Innovation Cooperation in East and West Germany: A Study on the Regional and Technological Impact

U. Cantner Alexander Giebler Jutta Günther Maria Kristalova Andreas Meder

in: International Journal of Computational Economics and Econometrics, forthcoming


In this paper, we investigate the impact of regional and technological innovation systems on innovation cooperation. We develop an indicator applicable to regions, which demonstrates the relative regional impact on innovation cooperation. Applying this method to German patent data, we find that regional differences in the degree of innovation cooperation do not only depend on the technology structure of a region but also on specific regional effects. High-tech oriented regions, whether east or west, are not automatically highly cooperative regions. East German regions have experienced a dynamic development of innovation cooperation since re-unification in 1990. Their cooperation intensity remains higher than in West German regions.

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Kommentar: Stadt, Land, Frust

Reint E. Gropp

in: Wirtschaft im Wandel, No. 1, 2019


Der Titel ist nüchtern, das Echo grell. „Vereintes Land – drei Jahrzehnte nach dem Mauerfall“ heißt die Publikation, die das Leibniz-Institut für Wirtschaftsforschung Halle (IWH) heute vor einem Monat veröffentlicht hat. Wir analysieren darin die Entwicklungsunterschiede im heutigen Deutschland. Ob Wirtschaftsleistung oder Löhne, Zuwanderung oder Bildung: In vielerlei Hinsicht zeichnen die regionalen Muster beständig die einstige Teilung zwischen DDR und alter Bundesrepublik nach. Das zeigen wir sehr anschaulich und überlegen, wie sich die Unterschiede verkleinern ließen. Und die Reaktionen aus Teilen der Politik? Entrüstung, Diskreditierung von Forschung und Versuche, Wissenschaftler persönlich herabzusetzen.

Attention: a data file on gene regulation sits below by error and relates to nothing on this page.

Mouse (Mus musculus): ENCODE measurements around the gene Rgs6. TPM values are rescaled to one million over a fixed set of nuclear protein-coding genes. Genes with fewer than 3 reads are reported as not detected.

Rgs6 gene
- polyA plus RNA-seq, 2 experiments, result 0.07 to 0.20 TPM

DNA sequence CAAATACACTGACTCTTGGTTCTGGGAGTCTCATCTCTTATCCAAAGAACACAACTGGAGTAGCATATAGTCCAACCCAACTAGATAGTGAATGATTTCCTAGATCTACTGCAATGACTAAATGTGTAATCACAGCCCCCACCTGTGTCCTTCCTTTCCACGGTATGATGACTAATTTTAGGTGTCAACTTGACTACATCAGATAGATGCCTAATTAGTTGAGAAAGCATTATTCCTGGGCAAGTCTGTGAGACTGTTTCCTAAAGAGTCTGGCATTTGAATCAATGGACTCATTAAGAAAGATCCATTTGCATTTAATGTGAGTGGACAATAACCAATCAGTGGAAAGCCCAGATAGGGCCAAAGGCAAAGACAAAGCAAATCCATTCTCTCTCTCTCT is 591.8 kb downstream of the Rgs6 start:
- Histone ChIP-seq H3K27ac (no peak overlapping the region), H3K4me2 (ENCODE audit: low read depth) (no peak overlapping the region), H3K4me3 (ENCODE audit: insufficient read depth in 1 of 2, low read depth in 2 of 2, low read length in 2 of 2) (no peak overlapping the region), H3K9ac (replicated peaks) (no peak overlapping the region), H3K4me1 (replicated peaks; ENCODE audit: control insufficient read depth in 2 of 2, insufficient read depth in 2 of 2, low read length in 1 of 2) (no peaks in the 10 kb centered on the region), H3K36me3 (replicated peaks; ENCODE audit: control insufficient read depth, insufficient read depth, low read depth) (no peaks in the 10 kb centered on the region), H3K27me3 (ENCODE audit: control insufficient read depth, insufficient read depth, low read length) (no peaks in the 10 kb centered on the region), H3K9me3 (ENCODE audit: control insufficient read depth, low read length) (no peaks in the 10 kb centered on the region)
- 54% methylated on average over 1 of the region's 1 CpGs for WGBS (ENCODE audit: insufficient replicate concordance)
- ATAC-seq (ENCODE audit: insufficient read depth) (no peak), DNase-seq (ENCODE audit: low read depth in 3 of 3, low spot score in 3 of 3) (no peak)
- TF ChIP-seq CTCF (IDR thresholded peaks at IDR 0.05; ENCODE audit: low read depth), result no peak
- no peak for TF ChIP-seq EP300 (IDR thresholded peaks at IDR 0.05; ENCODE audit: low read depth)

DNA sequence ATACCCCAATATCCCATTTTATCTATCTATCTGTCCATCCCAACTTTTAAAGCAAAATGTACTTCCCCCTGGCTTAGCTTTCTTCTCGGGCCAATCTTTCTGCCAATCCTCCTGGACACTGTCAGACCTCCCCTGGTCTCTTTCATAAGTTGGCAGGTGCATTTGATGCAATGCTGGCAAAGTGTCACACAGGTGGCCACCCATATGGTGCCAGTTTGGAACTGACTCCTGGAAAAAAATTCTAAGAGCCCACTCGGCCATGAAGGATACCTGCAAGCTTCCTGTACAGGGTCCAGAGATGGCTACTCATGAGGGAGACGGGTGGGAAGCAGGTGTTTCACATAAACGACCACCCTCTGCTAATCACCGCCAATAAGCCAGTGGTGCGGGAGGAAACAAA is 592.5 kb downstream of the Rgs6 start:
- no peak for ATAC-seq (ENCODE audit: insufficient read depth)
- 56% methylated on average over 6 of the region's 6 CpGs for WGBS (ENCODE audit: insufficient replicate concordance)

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Aktuelle Trends: Durchschnittsalter der Bevölkerung: Deutliches Ost-West-Gefälle

Hans-Ulrich Brautzsch

in: Wirtschaft im Wandel, No. 1, 2019


Das Durchschnittsalter der Bevölkerung[1] hat in Deutschland kontinuierlich zugenommen. In Ostdeutschland ist es zwischen Ende 1990 und Ende 2017 von 37,9 auf 46,3 Jahre gestiegen.[2] In Westdeutschland nahm das Durchschnittsalter von 39,6 auf 44,1 Jahre zu. Die Zunahme des Durchschnittsalters war damit in Westdeutschland mit 4,5 Jahren nur etwa halb so hoch wie in Ostdeutschland (8,4 Jahre). Beeinflusst wurde diese Entwicklung in Ostdeutschland durch das hohe Geburtendefizit sowie die Wanderungsverluste.

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(Since When) Are East and West German Business Cycles Synchronised?

Stefan Gießler Katja Heinisch Oliver Holtemöller

in: IWH Discussion Papers, No. 7, 2019


This paper analyses whether and since when East and West German business cycles are synchronised. We investigate real GDP, unemployment rates and survey data as business cycle indicators and employ several empirical methods. Overall, we find that the regional business cycles have synchronised over time. GDP-based indicators and survey data show a higher degree of synchronisation than the indicators based on unemployment rates. However, recently synchronisation among East and West German business cycles seems to become weaker, in line with international evidence.

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United country – three decades after the Wall came down


in: One-off Publications, 2019


The Berlin Wall, once the symbol of the divided Germany, has now been gone for longer than it ever existed. But the differences within the country are still visible. However, recent research suggests that different economic development does not always follow the former inner-German border. Apart from the west-east divide, differences also emerge between the south and the north or between the cities and the country.